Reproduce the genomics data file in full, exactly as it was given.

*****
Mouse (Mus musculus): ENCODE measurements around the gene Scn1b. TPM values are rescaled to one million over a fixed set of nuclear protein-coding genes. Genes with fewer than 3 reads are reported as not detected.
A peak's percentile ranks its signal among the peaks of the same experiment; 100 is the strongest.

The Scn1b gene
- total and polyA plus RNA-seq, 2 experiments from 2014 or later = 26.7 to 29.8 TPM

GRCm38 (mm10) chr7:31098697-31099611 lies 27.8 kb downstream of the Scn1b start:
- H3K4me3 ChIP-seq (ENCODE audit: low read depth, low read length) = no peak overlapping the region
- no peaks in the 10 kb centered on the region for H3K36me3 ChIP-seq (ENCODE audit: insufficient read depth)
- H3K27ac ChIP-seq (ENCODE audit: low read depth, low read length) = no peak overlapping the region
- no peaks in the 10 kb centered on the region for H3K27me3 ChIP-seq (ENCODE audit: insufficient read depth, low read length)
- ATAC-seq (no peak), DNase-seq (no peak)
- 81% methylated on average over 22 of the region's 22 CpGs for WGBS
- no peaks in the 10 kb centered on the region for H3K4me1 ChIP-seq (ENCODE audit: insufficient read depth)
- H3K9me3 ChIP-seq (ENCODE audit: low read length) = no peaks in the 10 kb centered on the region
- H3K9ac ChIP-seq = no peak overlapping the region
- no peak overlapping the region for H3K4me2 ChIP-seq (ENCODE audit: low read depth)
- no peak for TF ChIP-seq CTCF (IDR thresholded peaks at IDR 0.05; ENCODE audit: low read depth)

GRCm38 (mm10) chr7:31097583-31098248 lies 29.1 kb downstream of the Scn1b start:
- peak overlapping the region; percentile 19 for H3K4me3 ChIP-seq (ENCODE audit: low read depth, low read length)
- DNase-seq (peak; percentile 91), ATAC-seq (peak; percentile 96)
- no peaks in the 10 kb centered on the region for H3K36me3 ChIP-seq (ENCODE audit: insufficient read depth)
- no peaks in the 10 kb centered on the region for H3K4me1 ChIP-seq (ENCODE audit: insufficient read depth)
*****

Mouse (Mus musculus): ENCODE measurements around the gene Scn1b. TPM values are rescaled to one million over a fixed set of nuclear protein-coding genes. Genes with fewer than 3 reads are reported as not detected.
A peak's percentile ranks its signal among the peaks of the same experiment; 100 is the strongest.

The Scn1b gene
- total and polyA plus RNA-seq, 2 experiments from 2014 or later = 26.7 to 29.8 TPM

GRCm38 (mm10) chr7:31098697-31099611 lies 27.8 kb downstream of the Scn1b start:
- H3K4me3 ChIP-seq (ENCODE audit: low read depth, low read length) = no peak overlapping the region
- no peaks in the 10 kb centered on the region for H3K36me3 ChIP-seq (ENCODE audit: insufficient read depth)
- H3K27ac ChIP-seq (ENCODE audit: low read depth, low read length) = no peak overlapping the region
- no peaks in the 10 kb centered on the region for H3K27me3 ChIP-seq (ENCODE audit: insufficient read depth, low read length)
- ATAC-seq (no peak), DNase-seq (no peak)
- 81% methylated on average over 22 of the region's 22 CpGs for WGBS
- no peaks in the 10 kb centered on the region for H3K4me1 ChIP-seq (ENCODE audit: insufficient read depth)
- H3K9me3 ChIP-seq (ENCODE audit: low read length) = no peaks in the 10 kb centered on the region
- H3K9ac ChIP-seq = no peak overlapping the region
- no peak overlapping the region for H3K4me2 ChIP-seq (ENCODE audit: low read depth)
- no peak for TF ChIP-seq CTCF (IDR thresholded peaks at IDR 0.05; ENCODE audit: low read depth)

GRCm38 (mm10) chr7:31097583-31098248 lies 29.1 kb downstream of the Scn1b start:
- peak overlapping the region; percentile 19 for H3K4me3 ChIP-seq (ENCODE audit: low read depth, low read length)
- DNase-seq (peak; percentile 91), ATAC-seq (peak; percentile 96)
- no peaks in the 10 kb centered on the region for H3K36me3 ChIP-seq (ENCODE audit: insufficient read depth)
- no peaks in the 10 kb centered on the region for H3K4me1 ChIP-seq (ENCODE audit: insufficient read depth)